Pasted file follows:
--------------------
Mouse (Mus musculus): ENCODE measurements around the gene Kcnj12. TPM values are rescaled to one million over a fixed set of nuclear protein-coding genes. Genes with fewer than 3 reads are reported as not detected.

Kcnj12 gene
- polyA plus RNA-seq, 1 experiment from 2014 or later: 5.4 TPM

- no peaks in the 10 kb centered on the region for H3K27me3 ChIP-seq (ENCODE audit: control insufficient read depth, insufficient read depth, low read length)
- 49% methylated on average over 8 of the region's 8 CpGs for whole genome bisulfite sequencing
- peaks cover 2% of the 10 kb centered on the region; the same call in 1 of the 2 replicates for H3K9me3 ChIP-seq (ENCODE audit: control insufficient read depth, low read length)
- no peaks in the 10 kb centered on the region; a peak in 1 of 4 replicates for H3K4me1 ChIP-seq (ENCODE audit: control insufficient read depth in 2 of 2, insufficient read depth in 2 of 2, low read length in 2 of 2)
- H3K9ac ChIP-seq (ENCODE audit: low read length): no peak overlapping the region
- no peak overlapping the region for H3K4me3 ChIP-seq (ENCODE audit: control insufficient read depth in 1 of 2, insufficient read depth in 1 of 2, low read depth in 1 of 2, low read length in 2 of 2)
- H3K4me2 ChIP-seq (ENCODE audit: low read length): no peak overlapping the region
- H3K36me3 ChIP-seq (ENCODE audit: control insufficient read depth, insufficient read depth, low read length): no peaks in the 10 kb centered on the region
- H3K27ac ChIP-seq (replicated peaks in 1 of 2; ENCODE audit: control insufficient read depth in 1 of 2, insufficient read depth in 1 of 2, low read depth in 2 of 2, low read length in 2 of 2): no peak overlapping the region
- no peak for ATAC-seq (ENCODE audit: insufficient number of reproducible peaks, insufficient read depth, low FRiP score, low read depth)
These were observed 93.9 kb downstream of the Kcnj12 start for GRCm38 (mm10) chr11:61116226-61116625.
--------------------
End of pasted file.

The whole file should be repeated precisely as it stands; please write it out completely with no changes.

Mouse (Mus musculus): ENCODE measurements around the gene Kcnj12. TPM values are rescaled to one million over a fixed set of nuclear protein-coding genes. Genes with fewer than 3 reads are reported as not detected.

Kcnj12 gene
- polyA plus RNA-seq, 1 experiment from 2014 or later: 5.4 TPM

- no peaks in the 10 kb centered on the region for H3K27me3 ChIP-seq (ENCODE audit: control insufficient read depth, insufficient read depth, low read length)
- 49% methylated on average over 8 of the region's 8 CpGs for whole genome bisulfite sequencing
- peaks cover 2% of the 10 kb centered on the region; the same call in 1 of the 2 replicates for H3K9me3 ChIP-seq (ENCODE audit: control insufficient read depth, low read length)
- no peaks in the 10 kb centered on the region; a peak in 1 of 4 replicates for H3K4me1 ChIP-seq (ENCODE audit: control insufficient read depth in 2 of 2, insufficient read depth in 2 of 2, low read length in 2 of 2)
- H3K9ac ChIP-seq (ENCODE audit: low read length): no peak overlapping the region
- no peak overlapping the region for H3K4me3 ChIP-seq (ENCODE audit: control insufficient read depth in 1 of 2, insufficient read depth in 1 of 2, low read depth in 1 of 2, low read length in 2 of 2)
- H3K4me2 ChIP-seq (ENCODE audit: low read length): no peak overlapping the region
- H3K36me3 ChIP-seq (ENCODE audit: control insufficient read depth, insufficient read depth, low read length): no peaks in the 10 kb centered on the region
- H3K27ac ChIP-seq (replicated peaks in 1 of 2; ENCODE audit: control insufficient read depth in 1 of 2, insufficient read depth in 1 of 2, low read depth in 2 of 2, low read length in 2 of 2): no peak overlapping the region
- no peak for ATAC-seq (ENCODE audit: insufficient number of reproducible peaks, insufficient read depth, low FRiP score, low read depth)
These were observed 93.9 kb downstream of the Kcnj12 start for GRCm38 (mm10) chr11:61116226-61116625.